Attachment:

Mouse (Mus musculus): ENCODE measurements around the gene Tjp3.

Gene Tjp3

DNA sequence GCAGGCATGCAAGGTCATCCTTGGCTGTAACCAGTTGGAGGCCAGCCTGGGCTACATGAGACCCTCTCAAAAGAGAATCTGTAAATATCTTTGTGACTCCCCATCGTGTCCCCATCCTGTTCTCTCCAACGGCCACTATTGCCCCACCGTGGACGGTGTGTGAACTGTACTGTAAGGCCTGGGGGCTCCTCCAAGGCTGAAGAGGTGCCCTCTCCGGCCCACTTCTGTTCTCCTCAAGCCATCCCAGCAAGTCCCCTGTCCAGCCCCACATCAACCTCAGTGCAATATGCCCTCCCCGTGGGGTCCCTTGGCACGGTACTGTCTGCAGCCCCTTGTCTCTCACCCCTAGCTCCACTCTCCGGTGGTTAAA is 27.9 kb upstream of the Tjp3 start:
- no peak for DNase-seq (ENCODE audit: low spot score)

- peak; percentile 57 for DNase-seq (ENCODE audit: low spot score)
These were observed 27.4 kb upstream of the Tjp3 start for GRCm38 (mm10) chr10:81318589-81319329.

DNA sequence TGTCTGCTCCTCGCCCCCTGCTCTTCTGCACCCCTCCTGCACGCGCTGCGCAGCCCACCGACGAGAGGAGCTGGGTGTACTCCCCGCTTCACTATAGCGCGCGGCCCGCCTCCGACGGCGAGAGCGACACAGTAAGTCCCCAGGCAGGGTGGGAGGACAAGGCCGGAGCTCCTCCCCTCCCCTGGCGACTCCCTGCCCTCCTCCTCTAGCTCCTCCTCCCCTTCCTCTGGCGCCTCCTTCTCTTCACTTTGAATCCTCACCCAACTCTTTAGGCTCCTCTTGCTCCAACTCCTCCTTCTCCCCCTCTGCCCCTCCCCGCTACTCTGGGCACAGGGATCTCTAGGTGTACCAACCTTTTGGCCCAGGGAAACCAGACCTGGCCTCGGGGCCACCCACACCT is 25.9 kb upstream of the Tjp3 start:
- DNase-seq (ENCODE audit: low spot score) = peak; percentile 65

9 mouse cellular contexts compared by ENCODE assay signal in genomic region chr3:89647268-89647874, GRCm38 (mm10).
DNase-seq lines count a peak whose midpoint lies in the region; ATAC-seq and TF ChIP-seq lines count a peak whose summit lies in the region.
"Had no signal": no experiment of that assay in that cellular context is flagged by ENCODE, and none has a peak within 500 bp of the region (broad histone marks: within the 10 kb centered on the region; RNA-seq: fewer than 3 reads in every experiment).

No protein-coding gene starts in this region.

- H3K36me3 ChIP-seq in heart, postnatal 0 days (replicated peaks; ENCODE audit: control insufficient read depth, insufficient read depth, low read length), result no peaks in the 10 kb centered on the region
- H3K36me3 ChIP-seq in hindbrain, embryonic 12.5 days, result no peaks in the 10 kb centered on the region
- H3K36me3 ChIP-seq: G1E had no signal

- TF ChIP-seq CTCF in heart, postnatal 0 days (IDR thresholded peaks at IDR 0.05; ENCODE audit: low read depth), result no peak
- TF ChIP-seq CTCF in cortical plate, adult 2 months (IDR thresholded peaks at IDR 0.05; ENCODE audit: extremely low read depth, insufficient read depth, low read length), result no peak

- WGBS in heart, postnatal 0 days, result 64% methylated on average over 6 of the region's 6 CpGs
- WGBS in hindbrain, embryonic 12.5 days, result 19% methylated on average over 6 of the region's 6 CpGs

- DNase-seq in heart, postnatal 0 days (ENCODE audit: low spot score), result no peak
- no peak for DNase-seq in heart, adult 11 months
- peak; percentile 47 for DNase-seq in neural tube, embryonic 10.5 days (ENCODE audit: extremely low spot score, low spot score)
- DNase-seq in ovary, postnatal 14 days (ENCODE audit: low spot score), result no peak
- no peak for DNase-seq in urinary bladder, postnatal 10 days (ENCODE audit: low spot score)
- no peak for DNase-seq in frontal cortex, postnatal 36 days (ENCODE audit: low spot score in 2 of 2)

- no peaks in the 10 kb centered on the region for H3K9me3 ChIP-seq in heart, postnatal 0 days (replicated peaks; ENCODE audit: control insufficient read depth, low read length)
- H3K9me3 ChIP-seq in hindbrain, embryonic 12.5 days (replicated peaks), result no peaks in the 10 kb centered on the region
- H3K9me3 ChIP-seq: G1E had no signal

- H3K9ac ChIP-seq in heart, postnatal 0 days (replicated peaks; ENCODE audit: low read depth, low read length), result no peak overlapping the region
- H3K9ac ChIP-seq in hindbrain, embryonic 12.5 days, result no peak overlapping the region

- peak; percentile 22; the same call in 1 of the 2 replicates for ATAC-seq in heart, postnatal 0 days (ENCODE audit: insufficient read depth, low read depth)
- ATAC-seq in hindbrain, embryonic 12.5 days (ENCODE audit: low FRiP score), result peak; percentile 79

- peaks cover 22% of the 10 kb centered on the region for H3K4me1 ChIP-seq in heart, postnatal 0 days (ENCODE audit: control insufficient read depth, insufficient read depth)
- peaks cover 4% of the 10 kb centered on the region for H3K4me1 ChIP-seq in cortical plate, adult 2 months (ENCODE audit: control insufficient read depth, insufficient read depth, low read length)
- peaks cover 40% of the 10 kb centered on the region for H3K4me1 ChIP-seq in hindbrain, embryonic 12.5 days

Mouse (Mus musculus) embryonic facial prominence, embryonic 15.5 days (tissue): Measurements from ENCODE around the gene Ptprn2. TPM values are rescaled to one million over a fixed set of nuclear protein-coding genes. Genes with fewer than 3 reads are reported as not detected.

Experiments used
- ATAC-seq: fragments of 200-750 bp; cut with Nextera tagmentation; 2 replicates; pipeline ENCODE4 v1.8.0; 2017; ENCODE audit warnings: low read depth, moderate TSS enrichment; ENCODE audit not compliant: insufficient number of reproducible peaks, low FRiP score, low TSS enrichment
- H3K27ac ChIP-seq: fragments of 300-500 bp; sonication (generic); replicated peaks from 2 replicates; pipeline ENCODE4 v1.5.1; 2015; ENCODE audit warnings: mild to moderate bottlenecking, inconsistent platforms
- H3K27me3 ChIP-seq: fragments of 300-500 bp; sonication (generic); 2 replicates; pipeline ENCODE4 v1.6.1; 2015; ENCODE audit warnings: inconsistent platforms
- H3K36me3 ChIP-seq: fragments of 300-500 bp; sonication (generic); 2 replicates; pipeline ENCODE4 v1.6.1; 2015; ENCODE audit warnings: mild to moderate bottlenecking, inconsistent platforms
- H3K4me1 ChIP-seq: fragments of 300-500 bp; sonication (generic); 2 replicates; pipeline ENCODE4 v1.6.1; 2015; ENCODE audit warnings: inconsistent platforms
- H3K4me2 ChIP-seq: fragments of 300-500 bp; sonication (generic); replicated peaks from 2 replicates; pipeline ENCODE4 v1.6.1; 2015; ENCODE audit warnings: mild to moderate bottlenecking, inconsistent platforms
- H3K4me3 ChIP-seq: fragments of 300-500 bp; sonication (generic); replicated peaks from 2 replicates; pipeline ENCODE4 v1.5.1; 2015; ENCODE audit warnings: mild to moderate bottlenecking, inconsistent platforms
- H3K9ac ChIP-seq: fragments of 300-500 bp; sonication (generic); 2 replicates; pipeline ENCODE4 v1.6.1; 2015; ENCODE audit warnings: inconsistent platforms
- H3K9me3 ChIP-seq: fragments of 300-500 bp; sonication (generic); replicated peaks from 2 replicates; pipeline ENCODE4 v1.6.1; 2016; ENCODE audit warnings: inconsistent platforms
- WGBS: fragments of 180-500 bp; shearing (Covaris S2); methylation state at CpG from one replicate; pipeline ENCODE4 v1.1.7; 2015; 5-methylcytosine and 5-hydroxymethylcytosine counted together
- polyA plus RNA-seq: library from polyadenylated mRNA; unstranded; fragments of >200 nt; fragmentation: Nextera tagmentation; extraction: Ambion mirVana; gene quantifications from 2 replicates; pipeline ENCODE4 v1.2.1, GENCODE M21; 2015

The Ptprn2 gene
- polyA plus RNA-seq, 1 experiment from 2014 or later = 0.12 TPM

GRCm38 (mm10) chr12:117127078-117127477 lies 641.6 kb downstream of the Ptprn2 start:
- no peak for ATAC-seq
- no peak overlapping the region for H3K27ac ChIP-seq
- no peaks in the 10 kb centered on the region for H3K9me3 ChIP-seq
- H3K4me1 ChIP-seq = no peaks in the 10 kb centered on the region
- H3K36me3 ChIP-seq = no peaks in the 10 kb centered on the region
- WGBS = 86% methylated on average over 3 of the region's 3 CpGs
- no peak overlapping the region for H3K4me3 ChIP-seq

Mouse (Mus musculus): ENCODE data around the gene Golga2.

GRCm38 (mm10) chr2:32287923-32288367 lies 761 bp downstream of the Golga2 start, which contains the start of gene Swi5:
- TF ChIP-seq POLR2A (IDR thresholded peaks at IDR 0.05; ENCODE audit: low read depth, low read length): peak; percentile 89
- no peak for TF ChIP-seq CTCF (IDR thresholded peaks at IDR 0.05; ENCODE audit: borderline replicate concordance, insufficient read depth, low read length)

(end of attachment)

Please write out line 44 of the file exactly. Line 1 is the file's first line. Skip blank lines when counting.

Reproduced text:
- H3K4me3 ChIP-seq: fragments of 300-500 bp; sonication (generic); replicated peaks from 2 replicates; pipeline ENCODE4 v1.5.1; 2015; ENCODE audit warnings: mild to moderate bottlenecking, inconsistent platforms